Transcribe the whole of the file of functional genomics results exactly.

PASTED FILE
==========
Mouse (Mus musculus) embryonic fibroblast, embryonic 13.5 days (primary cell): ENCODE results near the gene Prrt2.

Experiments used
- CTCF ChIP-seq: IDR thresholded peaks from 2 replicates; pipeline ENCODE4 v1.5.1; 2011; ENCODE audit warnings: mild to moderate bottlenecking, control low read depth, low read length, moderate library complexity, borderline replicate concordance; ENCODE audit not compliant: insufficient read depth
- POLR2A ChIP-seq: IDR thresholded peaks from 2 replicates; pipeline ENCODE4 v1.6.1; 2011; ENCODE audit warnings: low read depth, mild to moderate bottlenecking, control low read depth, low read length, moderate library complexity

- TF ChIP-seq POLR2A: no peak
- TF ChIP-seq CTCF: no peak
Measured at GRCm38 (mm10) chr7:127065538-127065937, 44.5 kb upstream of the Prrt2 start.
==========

Mouse (Mus musculus) embryonic fibroblast, embryonic 13.5 days (primary cell): ENCODE results near the gene Prrt2.

Experiments used
- CTCF ChIP-seq: IDR thresholded peaks from 2 replicates; pipeline ENCODE4 v1.5.1; 2011; ENCODE audit warnings: mild to moderate bottlenecking, control low read depth, low read length, moderate library complexity, borderline replicate concordance; ENCODE audit not compliant: insufficient read depth
- POLR2A ChIP-seq: IDR thresholded peaks from 2 replicates; pipeline ENCODE4 v1.6.1; 2011; ENCODE audit warnings: low read depth, mild to moderate bottlenecking, control low read depth, low read length, moderate library complexity

- TF ChIP-seq POLR2A: no peak
- TF ChIP-seq CTCF: no peak
Measured at GRCm38 (mm10) chr7:127065538-127065937, 44.5 kb upstream of the Prrt2 start.